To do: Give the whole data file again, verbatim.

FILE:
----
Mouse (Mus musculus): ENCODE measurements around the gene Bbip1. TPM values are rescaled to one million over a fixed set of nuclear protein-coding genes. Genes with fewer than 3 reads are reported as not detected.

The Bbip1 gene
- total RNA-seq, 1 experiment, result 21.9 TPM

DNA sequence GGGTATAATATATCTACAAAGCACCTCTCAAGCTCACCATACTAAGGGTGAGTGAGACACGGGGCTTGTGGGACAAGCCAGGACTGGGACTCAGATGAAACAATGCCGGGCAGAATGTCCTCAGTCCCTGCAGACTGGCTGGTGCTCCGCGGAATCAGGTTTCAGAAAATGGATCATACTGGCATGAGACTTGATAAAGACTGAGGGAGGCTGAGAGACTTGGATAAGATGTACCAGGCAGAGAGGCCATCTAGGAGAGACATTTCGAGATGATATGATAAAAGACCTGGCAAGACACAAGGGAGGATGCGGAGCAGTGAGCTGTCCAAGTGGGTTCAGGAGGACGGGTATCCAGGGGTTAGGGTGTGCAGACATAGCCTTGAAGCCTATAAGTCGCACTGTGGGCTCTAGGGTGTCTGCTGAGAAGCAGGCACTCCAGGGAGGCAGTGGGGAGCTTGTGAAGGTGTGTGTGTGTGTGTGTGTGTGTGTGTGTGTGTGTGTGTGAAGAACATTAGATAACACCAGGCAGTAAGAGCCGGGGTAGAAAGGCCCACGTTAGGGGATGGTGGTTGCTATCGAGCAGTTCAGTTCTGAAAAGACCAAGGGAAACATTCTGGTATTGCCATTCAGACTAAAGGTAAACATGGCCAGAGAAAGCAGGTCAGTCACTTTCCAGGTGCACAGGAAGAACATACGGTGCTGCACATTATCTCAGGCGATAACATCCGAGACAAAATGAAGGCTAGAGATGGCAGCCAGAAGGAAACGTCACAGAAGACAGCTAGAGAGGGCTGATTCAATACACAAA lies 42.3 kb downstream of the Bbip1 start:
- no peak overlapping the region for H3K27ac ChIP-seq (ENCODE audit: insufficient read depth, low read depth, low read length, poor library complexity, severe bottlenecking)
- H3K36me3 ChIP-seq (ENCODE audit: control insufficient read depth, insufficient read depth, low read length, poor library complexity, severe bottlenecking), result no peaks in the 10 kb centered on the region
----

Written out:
Mouse (Mus musculus): ENCODE measurements around the gene Bbip1. TPM values are rescaled to one million over a fixed set of nuclear protein-coding genes. Genes with fewer than 3 reads are reported as not detected.

The Bbip1 gene
- total RNA-seq, 1 experiment, result 21.9 TPM

DNA sequence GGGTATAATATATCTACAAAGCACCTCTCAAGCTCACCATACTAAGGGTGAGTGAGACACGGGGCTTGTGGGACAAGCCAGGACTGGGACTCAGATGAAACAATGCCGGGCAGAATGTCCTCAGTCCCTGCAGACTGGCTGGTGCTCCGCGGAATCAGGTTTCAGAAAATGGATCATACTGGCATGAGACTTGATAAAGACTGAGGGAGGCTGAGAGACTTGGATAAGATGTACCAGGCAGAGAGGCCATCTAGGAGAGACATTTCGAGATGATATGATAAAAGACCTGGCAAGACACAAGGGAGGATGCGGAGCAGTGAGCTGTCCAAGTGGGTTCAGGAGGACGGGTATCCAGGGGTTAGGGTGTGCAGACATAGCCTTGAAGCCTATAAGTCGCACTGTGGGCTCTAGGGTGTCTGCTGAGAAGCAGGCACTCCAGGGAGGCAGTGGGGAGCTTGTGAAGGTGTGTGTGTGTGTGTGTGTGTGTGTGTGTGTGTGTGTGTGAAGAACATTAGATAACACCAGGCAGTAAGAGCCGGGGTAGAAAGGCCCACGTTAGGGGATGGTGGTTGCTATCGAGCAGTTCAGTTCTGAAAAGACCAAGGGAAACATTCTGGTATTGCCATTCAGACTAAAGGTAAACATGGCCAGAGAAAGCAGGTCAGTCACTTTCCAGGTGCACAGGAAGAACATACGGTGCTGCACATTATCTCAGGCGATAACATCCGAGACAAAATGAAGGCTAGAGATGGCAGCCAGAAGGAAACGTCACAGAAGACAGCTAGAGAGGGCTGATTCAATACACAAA lies 42.3 kb downstream of the Bbip1 start:
- no peak overlapping the region for H3K27ac ChIP-seq (ENCODE audit: insufficient read depth, low read depth, low read length, poor library complexity, severe bottlenecking)
- H3K36me3 ChIP-seq (ENCODE audit: control insufficient read depth, insufficient read depth, low read length, poor library complexity, severe bottlenecking), result no peaks in the 10 kb centered on the region